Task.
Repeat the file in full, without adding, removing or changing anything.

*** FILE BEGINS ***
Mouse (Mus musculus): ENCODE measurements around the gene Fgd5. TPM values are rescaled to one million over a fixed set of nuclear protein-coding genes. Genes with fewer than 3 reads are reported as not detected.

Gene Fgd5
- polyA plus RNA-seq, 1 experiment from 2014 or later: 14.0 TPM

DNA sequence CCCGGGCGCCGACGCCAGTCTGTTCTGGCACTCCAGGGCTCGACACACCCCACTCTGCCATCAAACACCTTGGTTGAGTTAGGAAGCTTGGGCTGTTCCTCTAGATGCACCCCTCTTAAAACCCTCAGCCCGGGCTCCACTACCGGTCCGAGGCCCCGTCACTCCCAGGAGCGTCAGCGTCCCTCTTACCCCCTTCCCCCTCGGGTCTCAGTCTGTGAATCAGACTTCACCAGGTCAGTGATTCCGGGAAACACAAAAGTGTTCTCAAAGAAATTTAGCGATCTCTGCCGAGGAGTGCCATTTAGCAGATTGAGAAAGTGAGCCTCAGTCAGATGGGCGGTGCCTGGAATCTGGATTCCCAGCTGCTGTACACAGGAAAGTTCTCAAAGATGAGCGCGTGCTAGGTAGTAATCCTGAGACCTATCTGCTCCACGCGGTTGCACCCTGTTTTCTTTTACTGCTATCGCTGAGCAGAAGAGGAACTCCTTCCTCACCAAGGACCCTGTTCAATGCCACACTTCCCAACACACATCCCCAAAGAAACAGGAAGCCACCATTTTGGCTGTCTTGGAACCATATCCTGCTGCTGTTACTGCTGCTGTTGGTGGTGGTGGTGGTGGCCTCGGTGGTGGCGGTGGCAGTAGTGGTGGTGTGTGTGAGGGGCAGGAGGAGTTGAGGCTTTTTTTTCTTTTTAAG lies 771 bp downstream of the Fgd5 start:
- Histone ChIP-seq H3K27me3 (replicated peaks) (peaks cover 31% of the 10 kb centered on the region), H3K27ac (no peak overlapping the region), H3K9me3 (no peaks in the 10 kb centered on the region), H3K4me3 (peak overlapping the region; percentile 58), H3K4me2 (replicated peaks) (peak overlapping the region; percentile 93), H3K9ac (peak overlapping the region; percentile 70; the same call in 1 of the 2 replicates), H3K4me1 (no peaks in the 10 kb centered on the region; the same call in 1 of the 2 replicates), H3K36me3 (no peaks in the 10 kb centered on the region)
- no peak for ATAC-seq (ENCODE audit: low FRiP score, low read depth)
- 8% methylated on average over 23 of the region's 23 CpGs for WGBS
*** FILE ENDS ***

Mouse (Mus musculus): ENCODE measurements around the gene Fgd5. TPM values are rescaled to one million over a fixed set of nuclear protein-coding genes. Genes with fewer than 3 reads are reported as not detected.

Gene Fgd5
- polyA plus RNA-seq, 1 experiment from 2014 or later: 14.0 TPM

DNA sequence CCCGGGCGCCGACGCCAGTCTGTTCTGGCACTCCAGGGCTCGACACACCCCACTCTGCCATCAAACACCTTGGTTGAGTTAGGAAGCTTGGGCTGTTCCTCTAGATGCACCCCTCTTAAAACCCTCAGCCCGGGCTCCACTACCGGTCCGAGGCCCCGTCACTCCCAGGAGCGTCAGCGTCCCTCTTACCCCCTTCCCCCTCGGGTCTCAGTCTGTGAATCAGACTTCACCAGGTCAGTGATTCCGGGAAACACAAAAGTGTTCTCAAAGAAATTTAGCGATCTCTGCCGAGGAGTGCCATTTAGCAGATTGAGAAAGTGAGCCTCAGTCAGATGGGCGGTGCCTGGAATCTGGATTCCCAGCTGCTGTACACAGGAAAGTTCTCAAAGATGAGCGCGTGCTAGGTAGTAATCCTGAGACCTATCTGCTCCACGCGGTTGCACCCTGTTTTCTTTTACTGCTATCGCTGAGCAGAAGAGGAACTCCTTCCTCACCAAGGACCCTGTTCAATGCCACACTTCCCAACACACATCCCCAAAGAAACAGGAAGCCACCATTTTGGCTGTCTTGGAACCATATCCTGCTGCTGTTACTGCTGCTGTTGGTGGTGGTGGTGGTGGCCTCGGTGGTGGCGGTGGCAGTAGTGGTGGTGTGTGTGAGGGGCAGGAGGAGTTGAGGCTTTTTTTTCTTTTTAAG lies 771 bp downstream of the Fgd5 start:
- Histone ChIP-seq H3K27me3 (replicated peaks) (peaks cover 31% of the 10 kb centered on the region), H3K27ac (no peak overlapping the region), H3K9me3 (no peaks in the 10 kb centered on the region), H3K4me3 (peak overlapping the region; percentile 58), H3K4me2 (replicated peaks) (peak overlapping the region; percentile 93), H3K9ac (peak overlapping the region; percentile 70; the same call in 1 of the 2 replicates), H3K4me1 (no peaks in the 10 kb centered on the region; the same call in 1 of the 2 replicates), H3K36me3 (no peaks in the 10 kb centered on the region)
- no peak for ATAC-seq (ENCODE audit: low FRiP score, low read depth)
- 8% methylated on average over 23 of the region's 23 CpGs for WGBS